Cost overruns are all too common when managing client projects. Here are my top five tips to keep cost overruns on the low, while keeping your client and team happy:

1. Set clear expectations from the start

Ensure that your client understands that a project is a shared undertaking, and that you are mutually responsible for the outcome. Be clear on:

  • how the project will be run, structured, and reported on.
  • what’s included and excluded in the hours you quoted and how you will deal with overruns, overtime, and scope changes.
  • how issues and risks will be managed.
  • rates and project billing.
  • what you are expecting of the client (availability, communication, input into discussions, etc.) and what they can expect from you.

2. Communicate, communicate and then communicate again

Maintain an open and honest relationship with your client at all times. Check in regularly by phone, email and face-to-face and let them know how things are going. Share not only your successes, but also any issues and risks you‘ve come up against and what you are doing to mitigate them. Send regular updates on how your team is tracking against the estimated hours, budget, and milestones. And, if you spot even the slightest indication of a possible overrun, make sure to let your client know. It is a lot easier to justify and get paid for overruns when the client is aware of what is going on than to sort after the fact.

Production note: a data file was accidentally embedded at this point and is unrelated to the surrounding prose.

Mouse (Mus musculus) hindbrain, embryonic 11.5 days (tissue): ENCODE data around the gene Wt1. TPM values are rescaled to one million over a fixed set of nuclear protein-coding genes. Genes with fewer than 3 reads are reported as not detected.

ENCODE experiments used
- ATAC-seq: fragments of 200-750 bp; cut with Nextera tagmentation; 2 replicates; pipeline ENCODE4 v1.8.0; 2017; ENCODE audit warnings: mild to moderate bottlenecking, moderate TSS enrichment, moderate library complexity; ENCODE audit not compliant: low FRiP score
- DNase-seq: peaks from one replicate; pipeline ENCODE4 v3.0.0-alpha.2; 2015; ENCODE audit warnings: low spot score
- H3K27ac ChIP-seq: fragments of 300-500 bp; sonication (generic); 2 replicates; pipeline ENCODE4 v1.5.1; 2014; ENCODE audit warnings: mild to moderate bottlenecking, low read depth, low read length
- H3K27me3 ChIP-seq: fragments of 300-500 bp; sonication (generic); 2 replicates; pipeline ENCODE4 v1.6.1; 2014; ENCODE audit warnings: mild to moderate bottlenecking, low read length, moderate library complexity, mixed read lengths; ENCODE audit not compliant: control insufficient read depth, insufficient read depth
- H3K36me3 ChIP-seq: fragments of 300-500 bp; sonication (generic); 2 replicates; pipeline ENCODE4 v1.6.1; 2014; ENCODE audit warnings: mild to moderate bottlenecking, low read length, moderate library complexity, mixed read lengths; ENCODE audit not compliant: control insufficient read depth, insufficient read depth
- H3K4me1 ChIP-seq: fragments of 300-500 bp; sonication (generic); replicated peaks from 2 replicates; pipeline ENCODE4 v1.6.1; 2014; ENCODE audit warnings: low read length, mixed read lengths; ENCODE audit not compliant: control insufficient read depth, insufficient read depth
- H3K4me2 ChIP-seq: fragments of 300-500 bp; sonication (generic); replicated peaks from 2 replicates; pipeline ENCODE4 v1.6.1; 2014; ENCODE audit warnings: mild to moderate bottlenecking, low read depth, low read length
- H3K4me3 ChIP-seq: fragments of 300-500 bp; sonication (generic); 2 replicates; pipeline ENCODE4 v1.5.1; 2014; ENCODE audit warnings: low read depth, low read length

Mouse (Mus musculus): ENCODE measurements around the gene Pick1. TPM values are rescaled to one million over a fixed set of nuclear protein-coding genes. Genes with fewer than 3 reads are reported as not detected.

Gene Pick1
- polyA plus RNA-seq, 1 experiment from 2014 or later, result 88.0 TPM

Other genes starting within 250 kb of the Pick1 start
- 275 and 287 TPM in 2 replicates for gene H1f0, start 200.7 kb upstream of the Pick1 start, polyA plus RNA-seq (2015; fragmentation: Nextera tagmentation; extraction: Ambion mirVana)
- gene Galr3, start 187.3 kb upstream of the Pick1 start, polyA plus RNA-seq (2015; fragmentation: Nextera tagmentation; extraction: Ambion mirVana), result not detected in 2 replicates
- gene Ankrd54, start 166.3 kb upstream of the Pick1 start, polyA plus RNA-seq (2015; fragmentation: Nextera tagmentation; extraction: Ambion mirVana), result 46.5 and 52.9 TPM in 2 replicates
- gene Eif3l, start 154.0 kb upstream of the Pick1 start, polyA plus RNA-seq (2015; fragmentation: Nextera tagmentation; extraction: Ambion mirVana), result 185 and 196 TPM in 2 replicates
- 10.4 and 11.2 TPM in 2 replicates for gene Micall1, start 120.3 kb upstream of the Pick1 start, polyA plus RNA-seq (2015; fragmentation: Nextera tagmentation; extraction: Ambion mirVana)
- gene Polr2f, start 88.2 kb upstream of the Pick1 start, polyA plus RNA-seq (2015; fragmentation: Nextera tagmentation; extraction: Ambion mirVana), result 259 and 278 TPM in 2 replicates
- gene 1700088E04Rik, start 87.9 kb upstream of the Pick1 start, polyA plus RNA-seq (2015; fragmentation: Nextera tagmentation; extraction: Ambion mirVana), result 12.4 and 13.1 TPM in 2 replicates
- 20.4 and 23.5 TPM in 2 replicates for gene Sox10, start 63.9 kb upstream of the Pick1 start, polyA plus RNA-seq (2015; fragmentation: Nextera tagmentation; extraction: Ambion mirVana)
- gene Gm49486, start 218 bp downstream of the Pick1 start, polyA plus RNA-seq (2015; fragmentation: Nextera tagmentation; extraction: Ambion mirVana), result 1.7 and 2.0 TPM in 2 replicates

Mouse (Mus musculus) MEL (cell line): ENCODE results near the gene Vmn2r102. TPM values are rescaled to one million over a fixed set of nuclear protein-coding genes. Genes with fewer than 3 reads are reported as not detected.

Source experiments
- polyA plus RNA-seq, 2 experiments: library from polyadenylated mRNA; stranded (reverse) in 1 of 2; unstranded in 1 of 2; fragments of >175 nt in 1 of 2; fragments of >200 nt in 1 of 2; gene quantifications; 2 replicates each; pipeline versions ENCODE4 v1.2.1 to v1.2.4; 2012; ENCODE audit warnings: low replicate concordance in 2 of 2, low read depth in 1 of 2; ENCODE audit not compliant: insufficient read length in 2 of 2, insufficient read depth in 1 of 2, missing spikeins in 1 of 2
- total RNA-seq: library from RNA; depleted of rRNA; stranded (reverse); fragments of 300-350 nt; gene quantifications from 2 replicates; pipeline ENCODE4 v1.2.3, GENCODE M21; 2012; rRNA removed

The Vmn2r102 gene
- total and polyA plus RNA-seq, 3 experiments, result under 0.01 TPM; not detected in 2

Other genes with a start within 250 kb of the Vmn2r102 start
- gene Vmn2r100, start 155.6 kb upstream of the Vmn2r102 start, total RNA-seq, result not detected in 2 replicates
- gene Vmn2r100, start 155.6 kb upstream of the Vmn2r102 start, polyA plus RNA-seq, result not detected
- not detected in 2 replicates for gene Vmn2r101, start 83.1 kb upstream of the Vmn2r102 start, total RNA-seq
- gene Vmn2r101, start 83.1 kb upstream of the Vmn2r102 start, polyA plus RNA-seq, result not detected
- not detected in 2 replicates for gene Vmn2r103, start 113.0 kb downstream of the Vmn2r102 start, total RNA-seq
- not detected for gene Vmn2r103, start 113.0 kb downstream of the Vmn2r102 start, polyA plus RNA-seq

3. Be careful with fixed-price projects

Unless there are few unknowns, or you have done similar projects in the past, steer away from fixed-price projects. Fixed-price projects infer that you will assume all risks and take full responsibility for all costs and resulting profit and loss.

4. Minimize waste and errors by giving your team support and training

Make sure your team has all that they need to successfully complete their work and grow in their field. Create a work environment where people are encouraged to ask for help, raise and discuss issues, and support each other. Limit the work in progress for your employees so they don’t need to context switch between projects, and be clear on how much time they have to complete an assignment so they can raise issues with you early.

5. Put the right people on the right job

When it comes to resourcing your project, make sure you choose people who have the right skills and the appropriate level of experience to get the job done.

Curious to learn more about cost overruns and why they occur? Read our blog post on recovery rates.